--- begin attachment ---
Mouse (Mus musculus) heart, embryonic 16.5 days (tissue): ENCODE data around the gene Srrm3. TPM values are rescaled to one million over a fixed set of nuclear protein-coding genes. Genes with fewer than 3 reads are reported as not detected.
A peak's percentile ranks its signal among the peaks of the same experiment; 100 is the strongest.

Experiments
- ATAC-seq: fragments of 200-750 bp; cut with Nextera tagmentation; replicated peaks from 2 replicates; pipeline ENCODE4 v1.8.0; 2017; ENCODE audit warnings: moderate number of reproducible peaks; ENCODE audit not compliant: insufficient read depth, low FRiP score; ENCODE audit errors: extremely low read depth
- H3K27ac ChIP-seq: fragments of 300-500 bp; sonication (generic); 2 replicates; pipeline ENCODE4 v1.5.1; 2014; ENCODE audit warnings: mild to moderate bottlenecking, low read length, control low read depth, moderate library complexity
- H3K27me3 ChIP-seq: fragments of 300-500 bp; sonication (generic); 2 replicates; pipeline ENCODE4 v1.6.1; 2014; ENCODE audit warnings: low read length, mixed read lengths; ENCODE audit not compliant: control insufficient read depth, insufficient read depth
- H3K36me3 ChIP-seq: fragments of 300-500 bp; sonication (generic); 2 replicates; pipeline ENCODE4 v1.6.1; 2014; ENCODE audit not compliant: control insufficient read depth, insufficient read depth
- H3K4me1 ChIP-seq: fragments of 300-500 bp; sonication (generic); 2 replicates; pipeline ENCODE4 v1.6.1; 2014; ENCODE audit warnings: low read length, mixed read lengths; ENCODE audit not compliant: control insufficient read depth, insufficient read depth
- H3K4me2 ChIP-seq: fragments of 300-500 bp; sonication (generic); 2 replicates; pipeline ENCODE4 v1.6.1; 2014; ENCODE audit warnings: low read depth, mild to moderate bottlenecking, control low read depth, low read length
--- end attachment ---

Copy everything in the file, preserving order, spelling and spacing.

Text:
Mouse (Mus musculus) heart, embryonic 16.5 days (tissue): ENCODE data around the gene Srrm3. TPM values are rescaled to one million over a fixed set of nuclear protein-coding genes. Genes with fewer than 3 reads are reported as not detected.
A peak's percentile ranks its signal among the peaks of the same experiment; 100 is the strongest.

Experiments
- ATAC-seq: fragments of 200-750 bp; cut with Nextera tagmentation; replicated peaks from 2 replicates; pipeline ENCODE4 v1.8.0; 2017; ENCODE audit warnings: moderate number of reproducible peaks; ENCODE audit not compliant: insufficient read depth, low FRiP score; ENCODE audit errors: extremely low read depth
- H3K27ac ChIP-seq: fragments of 300-500 bp; sonication (generic); 2 replicates; pipeline ENCODE4 v1.5.1; 2014; ENCODE audit warnings: mild to moderate bottlenecking, low read length, control low read depth, moderate library complexity
- H3K27me3 ChIP-seq: fragments of 300-500 bp; sonication (generic); 2 replicates; pipeline ENCODE4 v1.6.1; 2014; ENCODE audit warnings: low read length, mixed read lengths; ENCODE audit not compliant: control insufficient read depth, insufficient read depth
- H3K36me3 ChIP-seq: fragments of 300-500 bp; sonication (generic); 2 replicates; pipeline ENCODE4 v1.6.1; 2014; ENCODE audit not compliant: control insufficient read depth, insufficient read depth
- H3K4me1 ChIP-seq: fragments of 300-500 bp; sonication (generic); 2 replicates; pipeline ENCODE4 v1.6.1; 2014; ENCODE audit warnings: low read length, mixed read lengths; ENCODE audit not compliant: control insufficient read depth, insufficient read depth
- H3K4me2 ChIP-seq: fragments of 300-500 bp; sonication (generic); 2 replicates; pipeline ENCODE4 v1.6.1; 2014; ENCODE audit warnings: low read depth, mild to moderate bottlenecking, control low read depth, low read length